I can completely identify with needing to be in control! I love how you compare your situation with being on a roller coaster – and isn’t that really everyone’s situation? We like (or, okay….I like!) to feel in “control” – but giving that up to the One who is really in control? There’s an issue of trust that just has to be confronted. Do I trust, or not?

    If I trust, then I can enjoy “the ride” – wherever it takes me. If not, then I am white-knuckled and living in fear and doubt.

    So I accept what He gives – this roller-coaster ride of life – and trust that He is good and He loves me with a love-never-ending, and I can relax and enjoy the ride.

    I pray for you.

    Enjoy this ride.
    LuAnne recently posted..wordless wednesday…cool teenager edition

  9. Always saying exactly what needs to be heard! Thank you! I was just lamenting my lack of energy and doctor ordered rest, thinking “This house can not afford for me to not to be running on all cylinders.” I was also lamenting that 6 months ago I was in the best shape of my life and now I’m tired going up the stairs. You are so right. God wants us to be open, present, and patient. IT can be so hard sometimes! I continue to pray for your recovery! Thanks for another well-timed post!
    The Boring Blogger recently posted..What’s up? and Mama Style link up

  10. Also, I forgot! I know you have gluten issues. I think you will find this Les Mis spin off called One Grain More funny. I cried… http://www.youtube.com/watch?v=k9QbC41oQRo
    The Boring Blogger recently posted..What’s up? and Mama Style link up

  11. Sara says:

    Love the part about your personal roller coaster. Our Creator also wants us to have fun…and way more fun than we could ever have trying to do things our way. Continued prayers for you, Jen!

  12. Ha! I’ve compared parenting to a roller coaster; but I guess you’re right, life itself can be one long roller coaster ride, so we might as well hang on and enjoy that ride. Wheeeeeeeee!
    suburbancorrespondent recently posted..Whither Winter?

  13. Scott Alt says:

    April’s a great month–I love April babies. Jen, my energy level ebbs and flows when I’m healthy; I chalk that up to just being forty-something. I’m amazed you’ve done so well, with the additional factors of an embolism and a pregnancy. It’s definitely the fight of the divine that you have in you, so don’t lose it. Praying for you.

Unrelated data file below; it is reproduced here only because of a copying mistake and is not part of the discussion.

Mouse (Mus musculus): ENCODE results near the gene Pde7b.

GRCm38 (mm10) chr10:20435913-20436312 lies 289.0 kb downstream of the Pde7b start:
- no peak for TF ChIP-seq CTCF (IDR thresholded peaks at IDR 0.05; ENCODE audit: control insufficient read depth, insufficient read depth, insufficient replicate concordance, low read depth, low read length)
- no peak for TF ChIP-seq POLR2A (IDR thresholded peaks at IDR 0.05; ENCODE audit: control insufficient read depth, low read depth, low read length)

Scott Alt recently posted..THE APOSTLES ARE ALSO THEOPNEUSTOS

  14. Great words of wisdom. I can definitely relate to the anemia during pregnancy (I think all 7 of my pregnancies had it to some degree, so that you are SO TIRED you want to cry, but wait, you’re too tired to cry). And I can also relate to the “Roller Coaster” adjustment. I am a reformed control freak! :)
    Sarah Scherrer recently posted..Geography on the Cheap, Part 2

  15. Anonymous says:

    Jen, thanks for this. I’ve been wondering if I should seek therapy for something that has been haunting me from my past, and your #1 point is really talking to me right now. Thanks for the encouragement.

    • Anna says:

      Hi Anonymous,

      I hope this isn’t weird, but I wanted to share that I, too, have really been struggling with some things that have been haunting me from my past. I don’t know if you are Catholic, but I have started trying to say the rosary daily, and as I do, I think of the thing that’s haunting me and I ask Mary to help take it away. It really seems to be working. I will say a prayer for your thing, because I really know how it feels to be so guilt and anxiety ridden because of a past thing.

      Anna
      Anna recently posted..Persecution and Martyrdom

    • Thank you! And I wanted to jump in to encourage you not to hesitate to get therapy if that’s where you feel called. I was in therapy for a few months earlier this year, and it was a tremendous help to me!

    • Anna says:

      I thought about what I said and wanted to clarify: I went and may still in the future go to therapy, which I think is tremendously helpful. I have found that a nightly rosary helps dissipate the guilt along with the therapy. Will continue to pray for you!
      Anna recently posted..Persecution and Martyrdom

  16. Elizabeth says:

    Seriously, Thank You for putting these words to paper (so to speak)! I SO appreciate your point of view and each of your 3 points spoke directly with something I have been working though. And not just about getting healthier. I’ve never commented on your blog but am always able to take aay so much from your honesty and perspective!
    Elizabeth recently posted..Friday’s 7 Quick Takes

  17. Kelly M. says:

    Jen, these are some great observations. I’m just wondering if you could start offering them up a la “Deep Thoughts by Jack Handy” style.
    Kelly M. recently posted..SHAMELESS PROMOTION: Sheenazing Blogger Awards!

  18. Laura M says:

    The roller coaster is definetly not always fun but what are you gonna do, right?

  19. Sarah says:

    You know, I really needed this. Both your post and Hollie’s (thanks for the link). I have a baby due in April, too, and feel so overwhelmed…thank you for the reminder to stop white-knuckling the roller coaster, and just lean into the ride and enjoy. I realize more and more what a control-freak I am, and how little room in my life I leave for Christ to work. Thank you so, so much for the insight and wisdom!
    I’ll be keeping your health in my prayers!!
    Sarah recently posted.."People call these things imperfections, but they’re not"

  20. Gina says:

    Have you got “Blood-Related Issues that Make You Feel Like You’re Dying” bingo yet? You must be getting close by now. :-) God bless and keep you!